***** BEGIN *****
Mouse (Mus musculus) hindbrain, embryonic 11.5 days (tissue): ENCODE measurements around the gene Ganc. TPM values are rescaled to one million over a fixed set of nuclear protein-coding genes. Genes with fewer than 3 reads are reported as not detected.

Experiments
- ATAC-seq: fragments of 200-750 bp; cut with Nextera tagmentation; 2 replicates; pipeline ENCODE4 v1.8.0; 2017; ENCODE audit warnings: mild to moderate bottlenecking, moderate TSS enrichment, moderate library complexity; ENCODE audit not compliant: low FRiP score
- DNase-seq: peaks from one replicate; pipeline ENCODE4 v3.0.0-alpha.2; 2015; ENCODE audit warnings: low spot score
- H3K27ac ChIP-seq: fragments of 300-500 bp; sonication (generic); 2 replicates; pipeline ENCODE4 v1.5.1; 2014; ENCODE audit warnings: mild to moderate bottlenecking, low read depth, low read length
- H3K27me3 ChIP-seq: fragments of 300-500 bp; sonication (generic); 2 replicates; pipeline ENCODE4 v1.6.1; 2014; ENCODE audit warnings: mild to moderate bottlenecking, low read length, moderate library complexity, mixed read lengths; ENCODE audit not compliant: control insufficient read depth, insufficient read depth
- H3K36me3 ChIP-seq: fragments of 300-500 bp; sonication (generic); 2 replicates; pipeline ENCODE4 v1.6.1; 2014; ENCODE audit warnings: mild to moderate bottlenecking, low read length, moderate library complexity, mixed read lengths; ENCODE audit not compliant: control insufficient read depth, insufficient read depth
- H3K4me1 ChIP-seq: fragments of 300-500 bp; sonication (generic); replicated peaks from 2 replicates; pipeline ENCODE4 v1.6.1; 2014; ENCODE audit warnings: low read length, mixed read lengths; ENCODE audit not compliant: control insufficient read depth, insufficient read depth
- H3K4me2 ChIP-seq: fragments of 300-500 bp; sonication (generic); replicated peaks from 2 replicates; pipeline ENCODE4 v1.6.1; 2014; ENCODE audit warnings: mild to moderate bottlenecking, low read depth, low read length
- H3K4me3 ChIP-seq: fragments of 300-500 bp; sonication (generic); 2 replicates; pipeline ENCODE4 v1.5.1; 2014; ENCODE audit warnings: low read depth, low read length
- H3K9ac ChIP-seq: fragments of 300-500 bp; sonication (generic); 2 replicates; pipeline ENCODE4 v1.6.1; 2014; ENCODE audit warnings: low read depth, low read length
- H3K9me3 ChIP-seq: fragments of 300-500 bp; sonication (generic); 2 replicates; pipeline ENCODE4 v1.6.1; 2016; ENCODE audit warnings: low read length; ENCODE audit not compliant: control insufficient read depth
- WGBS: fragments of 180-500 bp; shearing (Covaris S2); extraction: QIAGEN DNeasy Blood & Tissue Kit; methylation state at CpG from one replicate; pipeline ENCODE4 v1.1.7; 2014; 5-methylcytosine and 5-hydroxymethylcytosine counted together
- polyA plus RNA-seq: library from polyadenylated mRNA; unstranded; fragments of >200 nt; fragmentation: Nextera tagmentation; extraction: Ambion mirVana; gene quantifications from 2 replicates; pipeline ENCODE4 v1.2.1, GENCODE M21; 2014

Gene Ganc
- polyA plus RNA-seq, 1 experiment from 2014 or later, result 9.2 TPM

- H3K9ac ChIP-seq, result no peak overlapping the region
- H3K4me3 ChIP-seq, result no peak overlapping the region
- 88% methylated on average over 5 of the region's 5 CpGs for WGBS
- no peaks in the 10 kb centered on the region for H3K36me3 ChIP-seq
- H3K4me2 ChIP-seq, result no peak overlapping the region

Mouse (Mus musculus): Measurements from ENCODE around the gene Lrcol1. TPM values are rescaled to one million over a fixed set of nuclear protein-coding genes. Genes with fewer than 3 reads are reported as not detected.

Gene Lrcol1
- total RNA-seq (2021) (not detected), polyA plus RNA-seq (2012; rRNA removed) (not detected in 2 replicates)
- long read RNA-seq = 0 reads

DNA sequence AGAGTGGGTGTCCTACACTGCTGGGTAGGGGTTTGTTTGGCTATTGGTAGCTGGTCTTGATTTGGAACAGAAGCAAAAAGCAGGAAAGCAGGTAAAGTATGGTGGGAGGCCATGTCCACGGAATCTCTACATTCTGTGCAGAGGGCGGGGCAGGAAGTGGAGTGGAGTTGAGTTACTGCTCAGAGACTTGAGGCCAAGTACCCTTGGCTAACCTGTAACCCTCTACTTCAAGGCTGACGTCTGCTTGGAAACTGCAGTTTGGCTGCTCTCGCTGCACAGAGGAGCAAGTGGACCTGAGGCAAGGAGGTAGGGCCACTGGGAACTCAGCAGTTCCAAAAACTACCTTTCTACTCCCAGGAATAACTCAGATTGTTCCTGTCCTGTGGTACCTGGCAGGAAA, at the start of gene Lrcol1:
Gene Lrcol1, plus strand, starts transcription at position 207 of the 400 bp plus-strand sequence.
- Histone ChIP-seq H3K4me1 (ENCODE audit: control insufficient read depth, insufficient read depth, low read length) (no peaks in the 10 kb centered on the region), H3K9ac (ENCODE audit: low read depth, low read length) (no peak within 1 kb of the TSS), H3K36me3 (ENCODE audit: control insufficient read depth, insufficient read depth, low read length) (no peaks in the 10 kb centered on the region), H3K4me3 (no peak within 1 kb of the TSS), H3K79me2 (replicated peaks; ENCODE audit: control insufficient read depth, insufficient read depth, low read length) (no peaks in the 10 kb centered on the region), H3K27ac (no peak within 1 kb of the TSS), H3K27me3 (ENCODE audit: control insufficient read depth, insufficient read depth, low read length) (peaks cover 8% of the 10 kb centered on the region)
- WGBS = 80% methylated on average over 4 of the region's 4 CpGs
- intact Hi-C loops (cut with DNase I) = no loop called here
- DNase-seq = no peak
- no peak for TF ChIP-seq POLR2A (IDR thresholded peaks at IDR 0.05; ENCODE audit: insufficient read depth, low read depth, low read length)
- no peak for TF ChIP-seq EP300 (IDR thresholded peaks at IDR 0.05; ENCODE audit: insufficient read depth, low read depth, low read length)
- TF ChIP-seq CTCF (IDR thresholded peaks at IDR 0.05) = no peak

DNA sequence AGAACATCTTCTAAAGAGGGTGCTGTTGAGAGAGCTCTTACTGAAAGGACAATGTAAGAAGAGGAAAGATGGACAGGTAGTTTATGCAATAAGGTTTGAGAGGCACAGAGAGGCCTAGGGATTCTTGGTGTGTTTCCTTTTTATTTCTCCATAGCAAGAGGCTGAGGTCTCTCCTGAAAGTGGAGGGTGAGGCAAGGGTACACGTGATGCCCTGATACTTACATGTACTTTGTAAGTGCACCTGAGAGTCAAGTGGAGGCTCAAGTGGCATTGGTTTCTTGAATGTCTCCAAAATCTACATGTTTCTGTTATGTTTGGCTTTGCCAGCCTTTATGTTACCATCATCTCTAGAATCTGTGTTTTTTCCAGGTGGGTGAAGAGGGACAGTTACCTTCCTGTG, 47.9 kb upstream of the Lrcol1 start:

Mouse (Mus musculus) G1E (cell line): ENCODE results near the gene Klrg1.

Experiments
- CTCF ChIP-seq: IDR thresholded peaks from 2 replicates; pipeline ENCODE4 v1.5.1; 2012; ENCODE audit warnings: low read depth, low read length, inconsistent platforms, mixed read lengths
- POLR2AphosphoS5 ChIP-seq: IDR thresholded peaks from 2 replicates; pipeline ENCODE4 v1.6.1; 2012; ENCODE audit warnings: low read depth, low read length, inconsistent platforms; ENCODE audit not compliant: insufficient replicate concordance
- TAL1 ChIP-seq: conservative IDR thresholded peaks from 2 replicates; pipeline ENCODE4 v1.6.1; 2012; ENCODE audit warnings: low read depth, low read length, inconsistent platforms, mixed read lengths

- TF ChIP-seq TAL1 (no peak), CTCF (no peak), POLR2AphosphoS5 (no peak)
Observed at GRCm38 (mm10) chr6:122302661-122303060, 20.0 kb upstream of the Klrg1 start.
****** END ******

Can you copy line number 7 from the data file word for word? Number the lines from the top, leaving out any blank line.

- H3K36me3 ChIP-seq: fragments of 300-500 bp; sonication (generic); 2 replicates; pipeline ENCODE4 v1.6.1; 2014; ENCODE audit warnings: mild to moderate bottlenecking, low read length, moderate library complexity, mixed read lengths; ENCODE audit not compliant: control insufficient read depth, insufficient read depth